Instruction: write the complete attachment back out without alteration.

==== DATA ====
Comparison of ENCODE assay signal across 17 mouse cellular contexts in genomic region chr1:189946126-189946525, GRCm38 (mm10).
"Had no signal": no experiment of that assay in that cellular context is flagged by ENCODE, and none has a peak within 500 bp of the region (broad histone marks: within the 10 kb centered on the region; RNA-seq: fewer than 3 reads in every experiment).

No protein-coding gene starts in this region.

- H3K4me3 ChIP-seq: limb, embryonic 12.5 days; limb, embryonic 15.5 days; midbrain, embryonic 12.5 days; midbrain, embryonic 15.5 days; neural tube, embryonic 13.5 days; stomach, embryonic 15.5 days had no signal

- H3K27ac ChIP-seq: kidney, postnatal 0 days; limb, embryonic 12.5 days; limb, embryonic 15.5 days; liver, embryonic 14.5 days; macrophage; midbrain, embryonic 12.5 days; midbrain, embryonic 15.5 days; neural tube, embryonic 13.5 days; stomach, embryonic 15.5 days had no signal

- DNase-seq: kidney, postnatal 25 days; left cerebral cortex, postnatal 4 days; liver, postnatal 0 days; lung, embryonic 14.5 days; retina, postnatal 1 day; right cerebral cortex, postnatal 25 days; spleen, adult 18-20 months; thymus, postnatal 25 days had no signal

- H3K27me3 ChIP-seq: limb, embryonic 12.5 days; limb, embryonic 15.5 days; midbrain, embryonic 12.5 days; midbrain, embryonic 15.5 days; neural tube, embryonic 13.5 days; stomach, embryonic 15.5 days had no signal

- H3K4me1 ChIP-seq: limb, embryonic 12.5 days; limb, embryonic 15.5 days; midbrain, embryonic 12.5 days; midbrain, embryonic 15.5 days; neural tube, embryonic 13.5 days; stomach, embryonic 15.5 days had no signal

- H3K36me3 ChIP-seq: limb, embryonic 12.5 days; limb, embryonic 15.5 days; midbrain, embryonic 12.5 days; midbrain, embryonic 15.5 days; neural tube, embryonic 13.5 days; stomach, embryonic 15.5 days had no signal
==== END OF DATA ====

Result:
Comparison of ENCODE assay signal across 17 mouse cellular contexts in genomic region chr1:189946126-189946525, GRCm38 (mm10).
"Had no signal": no experiment of that assay in that cellular context is flagged by ENCODE, and none has a peak within 500 bp of the region (broad histone marks: within the 10 kb centered on the region; RNA-seq: fewer than 3 reads in every experiment).

No protein-coding gene starts in this region.

- H3K4me3 ChIP-seq: limb, embryonic 12.5 days; limb, embryonic 15.5 days; midbrain, embryonic 12.5 days; midbrain, embryonic 15.5 days; neural tube, embryonic 13.5 days; stomach, embryonic 15.5 days had no signal

- H3K27ac ChIP-seq: kidney, postnatal 0 days; limb, embryonic 12.5 days; limb, embryonic 15.5 days; liver, embryonic 14.5 days; macrophage; midbrain, embryonic 12.5 days; midbrain, embryonic 15.5 days; neural tube, embryonic 13.5 days; stomach, embryonic 15.5 days had no signal

- DNase-seq: kidney, postnatal 25 days; left cerebral cortex, postnatal 4 days; liver, postnatal 0 days; lung, embryonic 14.5 days; retina, postnatal 1 day; right cerebral cortex, postnatal 25 days; spleen, adult 18-20 months; thymus, postnatal 25 days had no signal

- H3K27me3 ChIP-seq: limb, embryonic 12.5 days; limb, embryonic 15.5 days; midbrain, embryonic 12.5 days; midbrain, embryonic 15.5 days; neural tube, embryonic 13.5 days; stomach, embryonic 15.5 days had no signal

- H3K4me1 ChIP-seq: limb, embryonic 12.5 days; limb, embryonic 15.5 days; midbrain, embryonic 12.5 days; midbrain, embryonic 15.5 days; neural tube, embryonic 13.5 days; stomach, embryonic 15.5 days had no signal

- H3K36me3 ChIP-seq: limb, embryonic 12.5 days; limb, embryonic 15.5 days; midbrain, embryonic 12.5 days; midbrain, embryonic 15.5 days; neural tube, embryonic 13.5 days; stomach, embryonic 15.5 days had no signal